Cross Posted on the Huffington Post.
The PISA results were released this month and my overwhelming response was: Who cares? Many of my fellow Canadians were quite happy to be ranked sixth in the world. What does that even mean? Is that cause for celebration? Should we be upset? What would we do if we were first? (Hint: I’ve talked to many educators from schools with high test scores. They are the most resistant to try new things and be innovative for fear it will lower their test scores). Once again, these tests perpetuate the idea that:
- Schools should measure math, reading and science only.
- Arts, Health and Physical Education are not really necessary (rewatch Ken Robinson’s video on creativity).
- Tests taken on a single day are a good and accurate measurement of student learning and achievement.
- Rankings against other countries/districts/schools/classrooms/students is important because education should be competitive.
There are no questions on the test that measure creativity (if that can even or should be measured), collaboration, or media literacy, never mind their ability to learn or their understanding of their body. The other thing it doesn’t measure is whether or not students like school. I’d like to know where Canada ranks on that scale. As a parent, I value that. I’ve been around schools enough to know that there’s lots of learning that happens, even in our so-called “worse” schools and classrooms. Sure, there are some teachers and schools better than others, but I also believe that students that are happy and enjoy school actually learn more. But of course, we don’t consider that important data. I’ll bet some people would consider it fluff. Instead we get the usual discourse from non-educators about how education sucks and the curriculum has to be revamped. Diane Ratvich recently debated a high ranking U.S. official about the obsession with testing and he challenged her with the the oft heard claim:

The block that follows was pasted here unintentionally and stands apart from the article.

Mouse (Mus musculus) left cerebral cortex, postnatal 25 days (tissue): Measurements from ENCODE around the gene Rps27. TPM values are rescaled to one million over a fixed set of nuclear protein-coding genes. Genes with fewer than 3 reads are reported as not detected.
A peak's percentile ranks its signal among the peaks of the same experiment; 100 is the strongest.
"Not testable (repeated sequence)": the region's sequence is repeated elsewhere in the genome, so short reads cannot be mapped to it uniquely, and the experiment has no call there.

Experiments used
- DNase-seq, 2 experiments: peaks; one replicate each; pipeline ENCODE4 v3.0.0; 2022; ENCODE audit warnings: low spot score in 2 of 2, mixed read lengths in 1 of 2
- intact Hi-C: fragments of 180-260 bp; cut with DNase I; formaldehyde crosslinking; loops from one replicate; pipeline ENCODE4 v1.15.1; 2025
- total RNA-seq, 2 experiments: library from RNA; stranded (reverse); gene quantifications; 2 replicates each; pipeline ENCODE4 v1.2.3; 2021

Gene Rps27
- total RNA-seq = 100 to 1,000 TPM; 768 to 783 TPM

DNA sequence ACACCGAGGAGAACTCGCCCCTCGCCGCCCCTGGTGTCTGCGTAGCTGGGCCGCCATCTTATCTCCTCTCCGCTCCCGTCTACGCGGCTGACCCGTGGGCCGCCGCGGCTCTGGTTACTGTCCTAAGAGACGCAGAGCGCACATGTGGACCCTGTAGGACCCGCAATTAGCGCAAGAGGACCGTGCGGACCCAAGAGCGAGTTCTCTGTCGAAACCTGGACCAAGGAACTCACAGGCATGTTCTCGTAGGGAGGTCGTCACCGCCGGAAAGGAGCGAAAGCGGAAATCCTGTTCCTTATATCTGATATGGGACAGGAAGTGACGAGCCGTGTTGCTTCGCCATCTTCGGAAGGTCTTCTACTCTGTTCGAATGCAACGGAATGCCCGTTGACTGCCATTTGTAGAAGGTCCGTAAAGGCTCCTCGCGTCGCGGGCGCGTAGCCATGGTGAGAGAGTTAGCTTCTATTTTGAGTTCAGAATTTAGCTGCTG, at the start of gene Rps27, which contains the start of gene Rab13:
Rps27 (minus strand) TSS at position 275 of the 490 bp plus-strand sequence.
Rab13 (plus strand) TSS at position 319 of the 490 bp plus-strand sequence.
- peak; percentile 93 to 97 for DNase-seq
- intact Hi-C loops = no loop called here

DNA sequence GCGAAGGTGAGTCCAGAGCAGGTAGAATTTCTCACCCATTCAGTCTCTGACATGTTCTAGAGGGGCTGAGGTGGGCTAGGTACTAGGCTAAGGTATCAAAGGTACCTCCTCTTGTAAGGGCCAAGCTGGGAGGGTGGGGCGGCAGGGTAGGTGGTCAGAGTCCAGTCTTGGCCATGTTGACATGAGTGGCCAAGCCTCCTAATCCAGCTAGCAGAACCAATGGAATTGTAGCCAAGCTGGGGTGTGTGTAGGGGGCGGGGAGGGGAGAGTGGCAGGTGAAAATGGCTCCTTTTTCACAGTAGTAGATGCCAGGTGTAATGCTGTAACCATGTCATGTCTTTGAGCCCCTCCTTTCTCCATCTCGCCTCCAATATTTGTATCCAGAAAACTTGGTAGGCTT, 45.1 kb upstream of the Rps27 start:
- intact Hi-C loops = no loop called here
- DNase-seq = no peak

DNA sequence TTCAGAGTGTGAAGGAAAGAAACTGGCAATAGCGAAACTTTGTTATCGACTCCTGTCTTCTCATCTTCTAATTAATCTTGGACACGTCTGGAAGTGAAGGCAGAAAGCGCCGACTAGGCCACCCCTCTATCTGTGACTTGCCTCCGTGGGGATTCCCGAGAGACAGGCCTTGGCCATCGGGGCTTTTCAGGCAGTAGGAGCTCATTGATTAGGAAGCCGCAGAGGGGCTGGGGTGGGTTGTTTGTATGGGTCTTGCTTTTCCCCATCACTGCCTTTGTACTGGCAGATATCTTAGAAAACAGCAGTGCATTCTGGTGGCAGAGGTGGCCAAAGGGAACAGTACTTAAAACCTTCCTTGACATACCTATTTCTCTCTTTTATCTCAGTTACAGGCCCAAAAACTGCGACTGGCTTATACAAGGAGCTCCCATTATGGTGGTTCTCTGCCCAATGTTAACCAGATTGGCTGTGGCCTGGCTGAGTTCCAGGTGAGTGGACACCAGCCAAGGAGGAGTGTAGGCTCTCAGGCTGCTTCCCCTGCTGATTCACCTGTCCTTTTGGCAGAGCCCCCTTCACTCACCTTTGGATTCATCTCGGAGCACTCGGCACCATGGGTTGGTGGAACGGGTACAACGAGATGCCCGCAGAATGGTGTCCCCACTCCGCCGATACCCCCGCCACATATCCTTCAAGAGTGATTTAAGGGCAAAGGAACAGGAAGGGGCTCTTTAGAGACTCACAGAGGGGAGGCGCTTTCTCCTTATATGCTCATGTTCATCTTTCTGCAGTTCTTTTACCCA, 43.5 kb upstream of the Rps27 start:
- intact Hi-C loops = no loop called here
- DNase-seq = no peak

“You measure what you treasure.” To which Ravitch replied, “No, you cannot measure what you treasure.” How do you measure, friendship, love, courage, honor, civility, love of learning?
And because those things are hard to measure, many think they aren’t all that important. That’s really sad. Some openly dismiss those values as pie in the sky or “nice but not necessary” for learning. Few dare to openly state that, but I found one who wasn’t. I wrote about Michelle Rhee over 2 years ago when she made the following statement to Time Magazine:
People say, ‘Well, you know, test scores don’t take into account creativity and the love of learning,'” she says with a drippy, grating voice, lowering her eyelids halfway. Then she snaps back to herself. “I’m like, ‘You know what? I don’t give a crap.’ Don’t get me wrong. Creativity is good and whatever. But if the children don’t know how to read, I don’t care how creative you are. You’re not doing your job.”
This presumes you can’t do both. I think we can. I would argue that as educators we’re obligated to do both. But until we begin to design assessments that actually give credence to the love for learning, creativity and other so-called 21st century skills, I’m not going to “give a crap” about any of these tests.